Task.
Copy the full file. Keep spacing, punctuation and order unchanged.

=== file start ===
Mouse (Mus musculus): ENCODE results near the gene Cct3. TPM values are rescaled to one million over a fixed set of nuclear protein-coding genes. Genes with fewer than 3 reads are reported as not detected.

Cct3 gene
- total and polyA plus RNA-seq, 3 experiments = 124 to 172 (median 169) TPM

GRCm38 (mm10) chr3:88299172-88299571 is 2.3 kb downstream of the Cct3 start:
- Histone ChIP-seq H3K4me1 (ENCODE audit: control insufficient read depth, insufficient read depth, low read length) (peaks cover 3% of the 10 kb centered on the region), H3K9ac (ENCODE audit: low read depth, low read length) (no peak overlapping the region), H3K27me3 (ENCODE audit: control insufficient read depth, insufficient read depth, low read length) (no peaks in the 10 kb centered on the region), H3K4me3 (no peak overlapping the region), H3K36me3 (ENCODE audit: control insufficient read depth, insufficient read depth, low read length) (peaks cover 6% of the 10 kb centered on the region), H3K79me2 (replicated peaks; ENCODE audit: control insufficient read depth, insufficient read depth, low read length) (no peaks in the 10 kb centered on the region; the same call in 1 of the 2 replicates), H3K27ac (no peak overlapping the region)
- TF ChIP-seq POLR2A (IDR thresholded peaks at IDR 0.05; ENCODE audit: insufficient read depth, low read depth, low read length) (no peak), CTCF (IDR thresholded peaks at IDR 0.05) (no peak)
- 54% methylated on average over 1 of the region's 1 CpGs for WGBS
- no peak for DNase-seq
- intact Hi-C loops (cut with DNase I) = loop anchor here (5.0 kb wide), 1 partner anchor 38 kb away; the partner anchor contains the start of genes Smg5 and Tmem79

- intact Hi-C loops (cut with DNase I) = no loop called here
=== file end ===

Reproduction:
Mouse (Mus musculus): ENCODE results near the gene Cct3. TPM values are rescaled to one million over a fixed set of nuclear protein-coding genes. Genes with fewer than 3 reads are reported as not detected.

Cct3 gene
- total and polyA plus RNA-seq, 3 experiments = 124 to 172 (median 169) TPM

GRCm38 (mm10) chr3:88299172-88299571 is 2.3 kb downstream of the Cct3 start:
- Histone ChIP-seq H3K4me1 (ENCODE audit: control insufficient read depth, insufficient read depth, low read length) (peaks cover 3% of the 10 kb centered on the region), H3K9ac (ENCODE audit: low read depth, low read length) (no peak overlapping the region), H3K27me3 (ENCODE audit: control insufficient read depth, insufficient read depth, low read length) (no peaks in the 10 kb centered on the region), H3K4me3 (no peak overlapping the region), H3K36me3 (ENCODE audit: control insufficient read depth, insufficient read depth, low read length) (peaks cover 6% of the 10 kb centered on the region), H3K79me2 (replicated peaks; ENCODE audit: control insufficient read depth, insufficient read depth, low read length) (no peaks in the 10 kb centered on the region; the same call in 1 of the 2 replicates), H3K27ac (no peak overlapping the region)
- TF ChIP-seq POLR2A (IDR thresholded peaks at IDR 0.05; ENCODE audit: insufficient read depth, low read depth, low read length) (no peak), CTCF (IDR thresholded peaks at IDR 0.05) (no peak)
- 54% methylated on average over 1 of the region's 1 CpGs for WGBS
- no peak for DNase-seq
- intact Hi-C loops (cut with DNase I) = loop anchor here (5.0 kb wide), 1 partner anchor 38 kb away; the partner anchor contains the start of genes Smg5 and Tmem79

- intact Hi-C loops (cut with DNase I) = no loop called here